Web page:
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PAUL (2011)

>> Monday, March 21, 2011

Huh ... Who knew being a Canadian meant Seth Rogen would be an alien in the US? (ba dum da)

Simon Pegg and Nick Frost not only star in, but are the writers behind Paul, a comedy about two beer-bellied buddies who are obsessed with everything 'geek'. During a road trip in the US to see all the UFO hot spots, they stumble upon a car crash - and who should emerge from the wreckage but Paul (voiced by Seth Rogen, The Green Hornet), an extraterrestrial who's attempting a daring escape from the famed Area 51.

Soon enough Paul befriends Graeme (Pegg) and Clive (Frost) and begins to share stories of his origins (he was nicknamed after the dog he killed when crash landing). Paul also tells how he's spent the last sixty years on Earth living at Area 51 (mainly inspiring pop culture by giving movie ideas to Spielberg for flicks like ET and Close Encounters of the Third Kind). A crucial scene in the film even happens at the iconic Devil's Tower in Wyoming (read about my friend Luke's experience at the Devil's Tower HERE). Also on the roster for making an appearance as Ruth Buggs is the always welcome Kristen Wigg (Date Night, MacGruber). She nearly steals the whole movie once again proving the SNL star is capable of almost anything. We also get a nice performance from Bill Hader - another SNL favourite.

Now, Paul had a lot going for it, including the long awaited reunion of Simon Pegg and Nick Frost (last seen together in 2007's Hot Fuzz. Yet it fell short and was 'just okay' for me. So what happened here exactly? I loved Shaun of the Dead and Hot Fuzz and I also thoroughly enjoyed Superbad, also directed by Greg Mottola who helms this film. Fact of the matter is - I'm not sure. This movie has all the right theoretical ingredients - great actors, great director, great story, great effects, etc (the list goes on.) It could be that a lot (if not most) of the funny moments are in the trailer for Paul (leaving little surprise); it could be that I thought perhaps it would get a bit more racy than it did being rated not-PG ; we could also blame some of it on the idea that I felt Graeme and Clive were a bit underwhelmed by Paul's presence and the whole thing seemed to lack some awe; or perhaps it was the fact that the filmmakers thought we as viewers would be more surprised by Sigourney Weaver's cameo at the end of the film (despite her voice being heard throughout the entire film prior to her reveal). Although I will say there is a laugh out loud funny moment centered around a certain famous line of Weaver's (that a shockingly small amount of people laughed at in the theatre - for shame).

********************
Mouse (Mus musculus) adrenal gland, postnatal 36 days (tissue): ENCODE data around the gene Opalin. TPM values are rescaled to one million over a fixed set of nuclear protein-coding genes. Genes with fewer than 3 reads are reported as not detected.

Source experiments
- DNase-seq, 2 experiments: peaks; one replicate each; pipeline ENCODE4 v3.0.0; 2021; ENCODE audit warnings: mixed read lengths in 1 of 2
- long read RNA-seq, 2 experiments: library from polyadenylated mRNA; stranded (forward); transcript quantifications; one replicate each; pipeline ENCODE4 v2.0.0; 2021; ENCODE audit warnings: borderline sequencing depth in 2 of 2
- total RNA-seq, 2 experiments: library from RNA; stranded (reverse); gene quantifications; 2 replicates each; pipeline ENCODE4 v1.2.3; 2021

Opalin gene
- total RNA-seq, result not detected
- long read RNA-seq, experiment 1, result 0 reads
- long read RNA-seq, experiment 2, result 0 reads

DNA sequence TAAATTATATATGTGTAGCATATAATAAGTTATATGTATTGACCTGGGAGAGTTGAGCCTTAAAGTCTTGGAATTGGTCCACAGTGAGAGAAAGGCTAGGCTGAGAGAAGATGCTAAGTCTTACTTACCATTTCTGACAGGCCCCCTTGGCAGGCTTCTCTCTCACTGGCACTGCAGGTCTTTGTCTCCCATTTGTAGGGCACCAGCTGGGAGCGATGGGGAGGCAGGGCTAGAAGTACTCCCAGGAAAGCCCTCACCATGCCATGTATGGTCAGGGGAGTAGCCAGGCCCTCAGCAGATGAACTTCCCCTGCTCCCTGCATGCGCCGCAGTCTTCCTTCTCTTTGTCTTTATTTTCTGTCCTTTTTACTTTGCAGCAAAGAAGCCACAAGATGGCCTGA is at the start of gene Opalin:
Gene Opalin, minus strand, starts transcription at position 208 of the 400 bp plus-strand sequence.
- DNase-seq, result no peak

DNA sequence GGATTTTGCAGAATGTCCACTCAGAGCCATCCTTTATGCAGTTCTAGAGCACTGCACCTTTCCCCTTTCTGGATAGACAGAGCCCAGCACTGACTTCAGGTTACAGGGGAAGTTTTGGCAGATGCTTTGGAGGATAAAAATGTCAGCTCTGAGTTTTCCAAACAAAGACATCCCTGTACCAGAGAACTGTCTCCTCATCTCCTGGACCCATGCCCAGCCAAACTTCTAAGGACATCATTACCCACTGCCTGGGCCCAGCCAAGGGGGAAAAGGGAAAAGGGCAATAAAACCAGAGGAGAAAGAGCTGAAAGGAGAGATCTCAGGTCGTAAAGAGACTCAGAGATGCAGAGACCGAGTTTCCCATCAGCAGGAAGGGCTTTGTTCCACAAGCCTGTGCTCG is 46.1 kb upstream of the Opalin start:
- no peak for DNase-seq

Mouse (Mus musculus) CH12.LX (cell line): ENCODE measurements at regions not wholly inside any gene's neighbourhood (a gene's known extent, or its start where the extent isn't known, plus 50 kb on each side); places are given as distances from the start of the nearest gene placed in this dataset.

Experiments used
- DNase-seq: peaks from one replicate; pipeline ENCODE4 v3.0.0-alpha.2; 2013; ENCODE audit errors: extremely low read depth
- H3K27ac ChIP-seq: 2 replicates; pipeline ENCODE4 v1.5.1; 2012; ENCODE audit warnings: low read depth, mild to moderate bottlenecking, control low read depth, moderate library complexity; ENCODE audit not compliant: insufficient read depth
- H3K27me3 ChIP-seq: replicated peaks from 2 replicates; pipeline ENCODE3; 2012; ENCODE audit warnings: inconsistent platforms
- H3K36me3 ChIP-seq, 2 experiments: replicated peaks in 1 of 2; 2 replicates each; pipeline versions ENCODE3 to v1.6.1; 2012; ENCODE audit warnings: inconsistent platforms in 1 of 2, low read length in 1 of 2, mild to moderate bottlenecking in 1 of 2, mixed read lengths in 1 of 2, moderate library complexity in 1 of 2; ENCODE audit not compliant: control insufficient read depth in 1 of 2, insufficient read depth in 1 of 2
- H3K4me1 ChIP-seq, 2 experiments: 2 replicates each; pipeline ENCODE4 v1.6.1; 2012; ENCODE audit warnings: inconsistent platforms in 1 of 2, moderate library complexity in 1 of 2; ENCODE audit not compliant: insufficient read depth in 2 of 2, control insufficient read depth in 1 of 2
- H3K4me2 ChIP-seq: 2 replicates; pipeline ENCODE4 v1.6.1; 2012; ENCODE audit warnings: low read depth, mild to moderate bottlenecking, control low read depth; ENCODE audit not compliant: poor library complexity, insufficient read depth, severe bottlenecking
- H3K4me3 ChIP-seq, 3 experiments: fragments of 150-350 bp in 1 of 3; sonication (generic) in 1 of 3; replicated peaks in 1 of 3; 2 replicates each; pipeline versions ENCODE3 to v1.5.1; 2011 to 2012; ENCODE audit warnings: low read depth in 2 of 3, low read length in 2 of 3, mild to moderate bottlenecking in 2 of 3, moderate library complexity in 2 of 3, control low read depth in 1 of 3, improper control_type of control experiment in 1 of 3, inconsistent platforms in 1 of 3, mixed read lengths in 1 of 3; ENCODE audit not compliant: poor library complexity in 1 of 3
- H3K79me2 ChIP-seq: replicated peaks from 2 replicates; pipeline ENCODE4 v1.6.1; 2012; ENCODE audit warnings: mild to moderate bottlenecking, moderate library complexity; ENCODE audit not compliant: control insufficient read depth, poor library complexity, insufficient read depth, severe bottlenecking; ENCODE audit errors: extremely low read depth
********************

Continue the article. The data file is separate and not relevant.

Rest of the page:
Despite the shortcomings though, Paul ultimately gets an open door. While it has some weaker moments, Paul still comes through in the end and does have some decent laughs as the decent comedy it is. If I were to consider it the third film that exists under the Pegg/Frost label, it's my least favourite - but barely. But there are far worse pieces of cinema out there - and compared to them (I'm looking at you Mega Shark vs. Giant Octopus) this film is ahead by leaps and bounds. The effects and animation are wonderful (as expected) and it'll undoubtedly find an audience. While you may at times forget who wrote Paul, or who directed it - you won't forget it could be funnier (or a little more clever, witty, etc.). Even if you don't know how or where it could use improvement, like life on other planets - you know it could very well be possible.

*Stills courtesy of Relativity Media


Shaun February 21, 2012 at 3:20 PM  

Paul is an interesting mix of British humor and American comedy, and for the most part it works out very good. Not quite as funny as Shaun of the Dead, or The Fuzz, but it can hold its own for a movie night. The cast was diverse but each one brought something to the table and the end cameo was the best I’ve seen in a while. Now I almost wish I would have seen it in the theaters, I missed it then and hadn’t rented the DVD because I forgot about the movie until I was surfing the Cinemax page of DISH online and remembered it was on the short list of movies that I wanted to watch. A bit different on the smaller screen, but it sill had its laugh moments. So when I told the movie nerd I work with at DISH what movie I watched over the weekend, he practically turned his nose up at me, apparently he isn’t fond of British humor, which I don’t understand all.

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